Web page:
Up to that point, order quantities of Phonecards had to be in excess of 25,000 Phonecards, with a minimum denomination of 20 units (£2).
From 1990/91 BT would overprint as few as 500 Phonecards and on any of the card denominations, which were 5 units (50p*), 10 units (£1*), 20 units (£2), 40 units (£4), 100 units (£10) and 200 units (£20).
*The 5 and 10 unit cards were intended for use exclusively as 'giveaway' promotional items"
This decision by BT, like the one in 1986 gave rise to a marked increase in the numbers of cards that were being commissioned and produced. This of course had a direct impact on the number of collectors or fusilatelists as they are known who took up the hobby of telephone card collecting, fueling demand and also fueling prices!
All manner of private phone cards were commissioned including cards to promote the more obvious like businesses, but also the less obvious like schools, charities, singers/bands, nightclubs, TV and film franchises e.g. Star Wars, X-Files, Doctor Who, Thunderbirds, sporting personalities from track, golf, F1 and football and as you'd more likely expect phonecard collector fairs, clubs and dealers also had a number of cards specially made.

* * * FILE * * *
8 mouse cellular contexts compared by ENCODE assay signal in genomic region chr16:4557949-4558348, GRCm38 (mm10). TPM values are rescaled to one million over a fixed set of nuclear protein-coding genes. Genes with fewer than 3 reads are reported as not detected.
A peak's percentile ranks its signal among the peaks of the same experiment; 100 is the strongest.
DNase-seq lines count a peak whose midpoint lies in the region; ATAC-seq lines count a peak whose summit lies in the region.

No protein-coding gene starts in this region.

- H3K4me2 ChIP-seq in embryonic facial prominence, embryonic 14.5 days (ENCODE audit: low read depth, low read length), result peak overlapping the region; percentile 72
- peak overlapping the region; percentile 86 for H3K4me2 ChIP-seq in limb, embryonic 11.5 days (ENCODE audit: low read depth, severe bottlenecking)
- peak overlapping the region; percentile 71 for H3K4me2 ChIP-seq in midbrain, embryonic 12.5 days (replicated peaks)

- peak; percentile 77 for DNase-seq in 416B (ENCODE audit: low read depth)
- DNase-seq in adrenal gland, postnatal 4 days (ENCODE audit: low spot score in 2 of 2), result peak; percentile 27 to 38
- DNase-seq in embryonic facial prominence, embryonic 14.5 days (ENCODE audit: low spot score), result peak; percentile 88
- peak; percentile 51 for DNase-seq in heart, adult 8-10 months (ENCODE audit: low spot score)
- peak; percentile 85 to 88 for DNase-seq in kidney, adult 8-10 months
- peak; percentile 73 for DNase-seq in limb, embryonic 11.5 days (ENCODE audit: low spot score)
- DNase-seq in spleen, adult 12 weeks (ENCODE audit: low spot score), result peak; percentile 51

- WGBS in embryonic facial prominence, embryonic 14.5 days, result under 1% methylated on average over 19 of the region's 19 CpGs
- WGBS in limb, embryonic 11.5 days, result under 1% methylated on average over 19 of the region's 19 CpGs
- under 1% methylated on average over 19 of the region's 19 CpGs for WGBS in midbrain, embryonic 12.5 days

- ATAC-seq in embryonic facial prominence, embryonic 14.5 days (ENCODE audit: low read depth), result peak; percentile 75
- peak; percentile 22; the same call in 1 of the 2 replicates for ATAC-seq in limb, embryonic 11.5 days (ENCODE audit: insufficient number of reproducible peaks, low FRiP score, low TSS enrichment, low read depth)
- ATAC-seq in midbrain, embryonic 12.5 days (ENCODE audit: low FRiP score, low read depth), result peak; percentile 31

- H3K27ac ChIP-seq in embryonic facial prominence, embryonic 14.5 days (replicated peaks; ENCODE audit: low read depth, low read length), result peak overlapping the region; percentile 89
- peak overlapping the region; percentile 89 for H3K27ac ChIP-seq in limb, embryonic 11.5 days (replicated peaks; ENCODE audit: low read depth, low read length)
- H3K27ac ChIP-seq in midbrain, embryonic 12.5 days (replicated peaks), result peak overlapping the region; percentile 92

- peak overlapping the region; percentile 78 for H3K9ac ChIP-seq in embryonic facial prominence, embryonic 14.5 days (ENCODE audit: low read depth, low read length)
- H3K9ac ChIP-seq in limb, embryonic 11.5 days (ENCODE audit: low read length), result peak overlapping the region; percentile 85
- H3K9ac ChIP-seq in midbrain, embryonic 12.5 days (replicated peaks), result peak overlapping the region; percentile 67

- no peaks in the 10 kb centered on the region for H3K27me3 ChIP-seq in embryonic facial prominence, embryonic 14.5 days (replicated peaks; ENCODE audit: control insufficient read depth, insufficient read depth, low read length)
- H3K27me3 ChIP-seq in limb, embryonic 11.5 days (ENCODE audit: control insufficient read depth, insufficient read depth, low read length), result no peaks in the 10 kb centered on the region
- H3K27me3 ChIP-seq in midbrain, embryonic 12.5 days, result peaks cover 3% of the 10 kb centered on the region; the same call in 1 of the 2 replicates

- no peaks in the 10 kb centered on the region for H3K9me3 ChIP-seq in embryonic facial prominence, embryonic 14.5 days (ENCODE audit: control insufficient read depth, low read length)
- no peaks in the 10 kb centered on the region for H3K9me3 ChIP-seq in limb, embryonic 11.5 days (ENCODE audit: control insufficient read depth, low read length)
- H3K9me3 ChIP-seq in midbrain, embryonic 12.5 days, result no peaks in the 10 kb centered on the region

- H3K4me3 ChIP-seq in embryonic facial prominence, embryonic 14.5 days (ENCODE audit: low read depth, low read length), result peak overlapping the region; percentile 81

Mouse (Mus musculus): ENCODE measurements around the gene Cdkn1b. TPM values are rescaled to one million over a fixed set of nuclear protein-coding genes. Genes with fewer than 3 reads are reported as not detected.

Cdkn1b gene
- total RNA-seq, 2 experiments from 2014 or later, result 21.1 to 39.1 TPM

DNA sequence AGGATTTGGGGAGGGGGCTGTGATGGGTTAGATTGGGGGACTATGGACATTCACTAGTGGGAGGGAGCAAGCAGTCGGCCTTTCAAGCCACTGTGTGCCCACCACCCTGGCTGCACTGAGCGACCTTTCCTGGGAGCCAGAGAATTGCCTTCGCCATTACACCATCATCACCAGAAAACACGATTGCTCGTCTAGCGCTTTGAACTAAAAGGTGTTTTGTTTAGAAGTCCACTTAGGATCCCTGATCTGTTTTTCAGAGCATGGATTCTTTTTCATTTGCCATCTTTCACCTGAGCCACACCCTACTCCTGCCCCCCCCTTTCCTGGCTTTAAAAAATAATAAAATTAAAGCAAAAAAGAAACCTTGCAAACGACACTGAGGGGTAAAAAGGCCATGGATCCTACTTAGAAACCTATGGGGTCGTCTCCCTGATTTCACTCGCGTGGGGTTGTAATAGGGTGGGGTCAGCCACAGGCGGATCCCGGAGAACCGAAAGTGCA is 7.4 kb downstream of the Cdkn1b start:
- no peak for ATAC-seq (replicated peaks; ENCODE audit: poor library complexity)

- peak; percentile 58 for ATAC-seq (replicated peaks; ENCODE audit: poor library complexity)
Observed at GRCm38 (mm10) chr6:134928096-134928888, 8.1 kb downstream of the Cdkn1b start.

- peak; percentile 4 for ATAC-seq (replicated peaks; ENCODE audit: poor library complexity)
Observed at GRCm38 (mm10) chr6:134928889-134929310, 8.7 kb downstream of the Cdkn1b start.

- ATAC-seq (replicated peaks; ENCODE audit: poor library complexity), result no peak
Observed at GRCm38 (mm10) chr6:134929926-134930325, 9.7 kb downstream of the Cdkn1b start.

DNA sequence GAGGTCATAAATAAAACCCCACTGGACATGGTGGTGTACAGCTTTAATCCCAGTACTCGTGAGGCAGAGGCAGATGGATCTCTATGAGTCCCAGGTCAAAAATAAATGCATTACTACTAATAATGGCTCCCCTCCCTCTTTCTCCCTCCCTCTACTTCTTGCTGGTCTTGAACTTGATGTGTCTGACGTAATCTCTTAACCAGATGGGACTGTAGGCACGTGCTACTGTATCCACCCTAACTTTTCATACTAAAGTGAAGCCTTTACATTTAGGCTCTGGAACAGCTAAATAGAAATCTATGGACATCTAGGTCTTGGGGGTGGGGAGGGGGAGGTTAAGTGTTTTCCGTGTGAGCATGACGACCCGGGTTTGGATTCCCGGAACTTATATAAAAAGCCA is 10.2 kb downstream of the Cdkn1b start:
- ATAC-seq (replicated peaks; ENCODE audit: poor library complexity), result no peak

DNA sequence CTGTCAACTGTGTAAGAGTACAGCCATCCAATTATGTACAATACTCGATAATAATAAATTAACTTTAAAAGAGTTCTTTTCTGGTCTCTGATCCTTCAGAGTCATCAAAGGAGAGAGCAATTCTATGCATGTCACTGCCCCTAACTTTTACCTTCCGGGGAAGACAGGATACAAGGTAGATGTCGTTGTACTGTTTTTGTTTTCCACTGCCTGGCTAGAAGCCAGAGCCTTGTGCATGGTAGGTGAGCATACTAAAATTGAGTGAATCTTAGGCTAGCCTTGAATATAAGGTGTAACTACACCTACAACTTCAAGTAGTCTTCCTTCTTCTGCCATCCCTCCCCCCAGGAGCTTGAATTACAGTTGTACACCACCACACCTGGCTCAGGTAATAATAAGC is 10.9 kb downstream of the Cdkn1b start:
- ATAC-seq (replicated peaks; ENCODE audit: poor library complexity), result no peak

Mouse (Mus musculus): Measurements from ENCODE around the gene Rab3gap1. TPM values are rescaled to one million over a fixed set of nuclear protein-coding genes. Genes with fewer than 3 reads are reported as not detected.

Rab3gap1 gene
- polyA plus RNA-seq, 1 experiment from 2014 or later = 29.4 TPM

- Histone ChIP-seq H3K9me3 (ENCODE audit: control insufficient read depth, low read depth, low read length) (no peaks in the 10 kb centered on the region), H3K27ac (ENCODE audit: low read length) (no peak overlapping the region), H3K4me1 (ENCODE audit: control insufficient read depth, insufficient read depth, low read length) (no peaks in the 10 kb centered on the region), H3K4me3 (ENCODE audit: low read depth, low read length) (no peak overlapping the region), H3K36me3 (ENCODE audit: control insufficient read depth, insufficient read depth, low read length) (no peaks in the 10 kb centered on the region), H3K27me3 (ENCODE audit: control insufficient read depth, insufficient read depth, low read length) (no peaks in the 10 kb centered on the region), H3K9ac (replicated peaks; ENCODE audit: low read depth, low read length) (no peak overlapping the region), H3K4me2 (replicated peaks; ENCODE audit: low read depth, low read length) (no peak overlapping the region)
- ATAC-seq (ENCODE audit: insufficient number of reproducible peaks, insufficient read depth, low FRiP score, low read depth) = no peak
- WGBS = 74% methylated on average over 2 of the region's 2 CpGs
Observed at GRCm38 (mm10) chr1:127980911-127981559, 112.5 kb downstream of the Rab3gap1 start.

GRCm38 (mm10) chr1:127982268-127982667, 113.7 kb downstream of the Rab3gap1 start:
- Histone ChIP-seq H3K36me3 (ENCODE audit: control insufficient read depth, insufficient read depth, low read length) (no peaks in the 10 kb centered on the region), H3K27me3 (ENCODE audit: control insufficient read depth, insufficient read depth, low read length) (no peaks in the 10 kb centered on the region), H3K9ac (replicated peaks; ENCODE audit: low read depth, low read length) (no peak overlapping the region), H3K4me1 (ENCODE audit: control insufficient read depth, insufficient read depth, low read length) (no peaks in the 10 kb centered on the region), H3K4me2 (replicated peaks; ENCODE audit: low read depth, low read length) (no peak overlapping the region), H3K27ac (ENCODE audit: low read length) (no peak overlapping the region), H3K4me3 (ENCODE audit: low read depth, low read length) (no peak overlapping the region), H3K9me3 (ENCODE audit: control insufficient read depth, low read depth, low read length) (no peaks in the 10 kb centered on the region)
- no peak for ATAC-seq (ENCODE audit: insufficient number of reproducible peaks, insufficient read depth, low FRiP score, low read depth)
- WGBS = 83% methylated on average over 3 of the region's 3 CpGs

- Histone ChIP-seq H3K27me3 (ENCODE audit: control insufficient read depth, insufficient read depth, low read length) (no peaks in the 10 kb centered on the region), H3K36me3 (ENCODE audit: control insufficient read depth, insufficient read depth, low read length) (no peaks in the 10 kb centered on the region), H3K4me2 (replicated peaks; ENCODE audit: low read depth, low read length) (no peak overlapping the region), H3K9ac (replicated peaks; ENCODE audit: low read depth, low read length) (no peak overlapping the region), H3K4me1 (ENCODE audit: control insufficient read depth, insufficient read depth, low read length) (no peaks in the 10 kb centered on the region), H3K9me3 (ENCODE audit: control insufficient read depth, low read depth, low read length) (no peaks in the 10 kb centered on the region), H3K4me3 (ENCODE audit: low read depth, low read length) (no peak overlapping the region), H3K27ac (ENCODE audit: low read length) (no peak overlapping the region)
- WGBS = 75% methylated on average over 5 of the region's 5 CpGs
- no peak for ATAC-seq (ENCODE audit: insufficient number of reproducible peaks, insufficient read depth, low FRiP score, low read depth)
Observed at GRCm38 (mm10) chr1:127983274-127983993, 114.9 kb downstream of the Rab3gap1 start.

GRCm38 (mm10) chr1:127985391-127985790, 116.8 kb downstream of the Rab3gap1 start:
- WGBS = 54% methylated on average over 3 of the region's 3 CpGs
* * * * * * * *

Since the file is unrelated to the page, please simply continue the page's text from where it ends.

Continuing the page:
A number of years later in 1995 BT then decided to increase the minimum order quantity from 500 cards to 1000 cards.
BT medical phone cards were commissioned by drug and pharmaceutical companies and given away to doctors, GPs, dentists, hospitals, health centres, chemists, etc.
Although effectively advertising Phonecards, these telephone cards were given their own section within the UK 1 telephone catalogue as UK legislation prohibited the advertising of any 'prescription only' drug or pharmaceutical product directly to prospective patients.
This advertising ban made BTM (medical advertising) Phonecards at the time they were produced - late eighties through to early the noughties - hard or harder to source than many other collectible Phonecards.
However, where there's a will there's a way, many collectors simply spoke to their family GP or local chemists, etc. For me, a friend of a friend at school mum worked within the medical sector and I managed to obtain a number of Lodine (BTM014) phonecards, which I then took along to Phonecard fairs to swap out for other medical cards including the first ever medical card produced in 1988 for Glaxo Laboratories (BTM001) pictured left.
BTM phonecards face values vary from 5units (50p) up to 20units (£2). Many BTM Phonecards, on the request of the commissioning drugs company (and an extra charge) were supplied wrapped by British Telecom in clear window packets.
Some pharmaceutical companies though went one step further with accompanying promotional posters or sleeves produced to display or contain the Phonecard. An example of this is a telephone card produced to advertise and promote Codafen Continus Tablets. The Codafen phonecard (as pictured right) was given away contained within a cardboard sleeve.
To view BT medical catalogued phone cards click here.
Last updated: 24th May 2016